Saturday, August 12, 2017

Blog: What single-payer looks like, up close and personal

Blog: What single-payer looks like, up close and personal
"My wife and I took my 91-year-old mom to the emergency room yesterday because she had a bad pain in her back and said she now needed 24-hour care.  
After ten hours waiting, she was finally admitted.
Image result for medicare confusingAs I heard her continuous, continuous screaming and crying, when her blood pressure went to 220/130, at which point she asked God to help her and that it was time to go, and as she had two morphine shots, other pain relievers, and finally a muscle relaxer, I learned that none of that would allow her to be admitted under Medicare.
A C.T. scan showed that in a fall, she had caused an acute fracture in a vertebrae.  
She had literally broken her back.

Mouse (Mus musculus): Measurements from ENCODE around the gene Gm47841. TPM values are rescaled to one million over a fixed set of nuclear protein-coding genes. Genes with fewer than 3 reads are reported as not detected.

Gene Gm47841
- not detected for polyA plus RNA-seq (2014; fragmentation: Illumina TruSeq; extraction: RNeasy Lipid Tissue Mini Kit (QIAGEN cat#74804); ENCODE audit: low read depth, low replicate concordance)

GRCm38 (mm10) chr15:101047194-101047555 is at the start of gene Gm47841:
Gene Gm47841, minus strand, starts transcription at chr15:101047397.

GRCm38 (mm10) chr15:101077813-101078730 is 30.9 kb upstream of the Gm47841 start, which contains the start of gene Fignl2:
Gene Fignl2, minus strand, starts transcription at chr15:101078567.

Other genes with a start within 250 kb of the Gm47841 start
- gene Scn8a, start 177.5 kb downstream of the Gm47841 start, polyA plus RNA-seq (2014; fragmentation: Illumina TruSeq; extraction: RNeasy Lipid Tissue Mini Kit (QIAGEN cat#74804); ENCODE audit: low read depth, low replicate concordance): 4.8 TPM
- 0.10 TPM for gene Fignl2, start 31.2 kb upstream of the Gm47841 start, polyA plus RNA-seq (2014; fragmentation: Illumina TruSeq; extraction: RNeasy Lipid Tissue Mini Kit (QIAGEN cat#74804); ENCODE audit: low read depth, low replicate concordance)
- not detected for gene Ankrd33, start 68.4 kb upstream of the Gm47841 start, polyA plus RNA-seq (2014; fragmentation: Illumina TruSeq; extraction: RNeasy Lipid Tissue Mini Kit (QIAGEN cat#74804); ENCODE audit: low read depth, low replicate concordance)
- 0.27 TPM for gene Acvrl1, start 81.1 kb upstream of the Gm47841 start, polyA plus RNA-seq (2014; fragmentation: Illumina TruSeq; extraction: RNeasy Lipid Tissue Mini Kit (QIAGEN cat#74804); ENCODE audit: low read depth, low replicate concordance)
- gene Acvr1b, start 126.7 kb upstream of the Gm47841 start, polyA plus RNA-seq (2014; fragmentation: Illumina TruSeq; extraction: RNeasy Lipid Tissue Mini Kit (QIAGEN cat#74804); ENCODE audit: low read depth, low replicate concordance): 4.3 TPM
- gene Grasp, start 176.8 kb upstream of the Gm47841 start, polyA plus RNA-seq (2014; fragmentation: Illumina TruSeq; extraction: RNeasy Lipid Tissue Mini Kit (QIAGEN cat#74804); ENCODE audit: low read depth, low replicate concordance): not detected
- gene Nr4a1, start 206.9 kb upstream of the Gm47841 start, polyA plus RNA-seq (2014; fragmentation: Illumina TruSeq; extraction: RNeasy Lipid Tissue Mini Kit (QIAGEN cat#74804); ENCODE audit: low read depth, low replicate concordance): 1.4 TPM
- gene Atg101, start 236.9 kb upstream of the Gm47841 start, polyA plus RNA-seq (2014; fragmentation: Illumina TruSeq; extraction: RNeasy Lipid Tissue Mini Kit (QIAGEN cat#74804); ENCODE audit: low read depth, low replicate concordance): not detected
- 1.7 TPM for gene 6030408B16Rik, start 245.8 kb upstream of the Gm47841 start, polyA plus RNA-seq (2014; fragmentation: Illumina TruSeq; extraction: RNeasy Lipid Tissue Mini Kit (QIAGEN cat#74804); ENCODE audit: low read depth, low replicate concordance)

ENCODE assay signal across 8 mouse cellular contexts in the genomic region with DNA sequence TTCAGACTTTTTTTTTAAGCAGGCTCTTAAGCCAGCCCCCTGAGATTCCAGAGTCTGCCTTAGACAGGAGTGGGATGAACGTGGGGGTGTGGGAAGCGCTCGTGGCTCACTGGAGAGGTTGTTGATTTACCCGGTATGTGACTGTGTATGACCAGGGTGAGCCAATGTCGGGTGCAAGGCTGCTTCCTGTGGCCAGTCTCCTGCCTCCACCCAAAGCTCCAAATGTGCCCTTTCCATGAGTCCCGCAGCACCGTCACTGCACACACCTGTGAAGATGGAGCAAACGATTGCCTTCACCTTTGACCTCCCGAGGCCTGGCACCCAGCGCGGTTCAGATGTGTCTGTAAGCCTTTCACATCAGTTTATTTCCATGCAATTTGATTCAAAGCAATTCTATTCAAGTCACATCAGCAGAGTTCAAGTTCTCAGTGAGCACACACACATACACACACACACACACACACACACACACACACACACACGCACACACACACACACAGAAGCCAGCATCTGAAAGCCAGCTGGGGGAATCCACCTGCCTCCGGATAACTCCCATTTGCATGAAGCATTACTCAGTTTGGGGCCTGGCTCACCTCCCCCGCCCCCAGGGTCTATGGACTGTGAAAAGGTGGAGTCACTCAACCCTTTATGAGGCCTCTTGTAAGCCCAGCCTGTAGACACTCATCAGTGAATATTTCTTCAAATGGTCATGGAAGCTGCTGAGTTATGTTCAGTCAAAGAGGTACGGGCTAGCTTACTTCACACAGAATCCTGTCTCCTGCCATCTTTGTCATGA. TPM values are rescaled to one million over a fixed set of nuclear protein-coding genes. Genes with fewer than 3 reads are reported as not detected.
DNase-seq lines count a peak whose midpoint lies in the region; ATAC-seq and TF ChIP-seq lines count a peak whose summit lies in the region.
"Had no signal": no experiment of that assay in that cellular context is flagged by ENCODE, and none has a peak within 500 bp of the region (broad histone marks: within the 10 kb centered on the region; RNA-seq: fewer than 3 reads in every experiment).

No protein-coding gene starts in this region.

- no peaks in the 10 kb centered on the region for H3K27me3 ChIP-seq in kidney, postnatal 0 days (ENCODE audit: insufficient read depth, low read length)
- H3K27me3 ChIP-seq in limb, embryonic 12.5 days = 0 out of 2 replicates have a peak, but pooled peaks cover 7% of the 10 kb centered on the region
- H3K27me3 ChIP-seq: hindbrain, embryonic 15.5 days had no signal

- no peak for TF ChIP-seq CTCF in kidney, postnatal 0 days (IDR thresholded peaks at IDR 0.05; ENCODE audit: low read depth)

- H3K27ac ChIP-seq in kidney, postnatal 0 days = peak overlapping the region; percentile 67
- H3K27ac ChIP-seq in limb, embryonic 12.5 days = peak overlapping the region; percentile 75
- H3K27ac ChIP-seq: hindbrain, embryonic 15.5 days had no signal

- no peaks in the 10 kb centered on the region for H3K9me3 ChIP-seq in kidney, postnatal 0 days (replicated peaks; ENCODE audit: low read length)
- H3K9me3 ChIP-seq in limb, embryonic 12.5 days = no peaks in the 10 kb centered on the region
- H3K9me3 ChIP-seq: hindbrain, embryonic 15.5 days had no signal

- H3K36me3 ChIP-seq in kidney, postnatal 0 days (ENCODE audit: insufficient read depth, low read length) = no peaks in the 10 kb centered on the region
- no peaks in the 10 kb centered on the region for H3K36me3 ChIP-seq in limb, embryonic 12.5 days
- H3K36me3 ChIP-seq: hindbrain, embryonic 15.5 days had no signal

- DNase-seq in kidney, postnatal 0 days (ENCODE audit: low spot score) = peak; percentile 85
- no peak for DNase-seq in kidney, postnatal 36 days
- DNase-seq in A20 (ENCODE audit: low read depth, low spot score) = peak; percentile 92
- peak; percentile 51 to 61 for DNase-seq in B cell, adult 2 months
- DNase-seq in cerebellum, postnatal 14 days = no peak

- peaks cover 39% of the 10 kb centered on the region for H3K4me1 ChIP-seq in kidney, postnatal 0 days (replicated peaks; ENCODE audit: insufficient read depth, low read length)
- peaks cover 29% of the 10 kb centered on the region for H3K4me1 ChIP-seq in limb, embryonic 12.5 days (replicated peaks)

The same bureaucracy was at work when I was told that this alone would also not be accepted as a legitimate cause for a stay at the hospital, according to Medicare.  
You see, a broken back, according to the bureaucrats at the government, merits only observation, not admittance, because three days in the hospital might cause Medicare to have to pay for 20 days of acute nursing home treatment.
Thank goodness my mom also has a UTI, is dehydrated, isn't eating, and isn't confused, because that might be good enough for Medicare.  
The doctors are not even sure that all of this will qualify mom for Medicare coverage..."
Read on!

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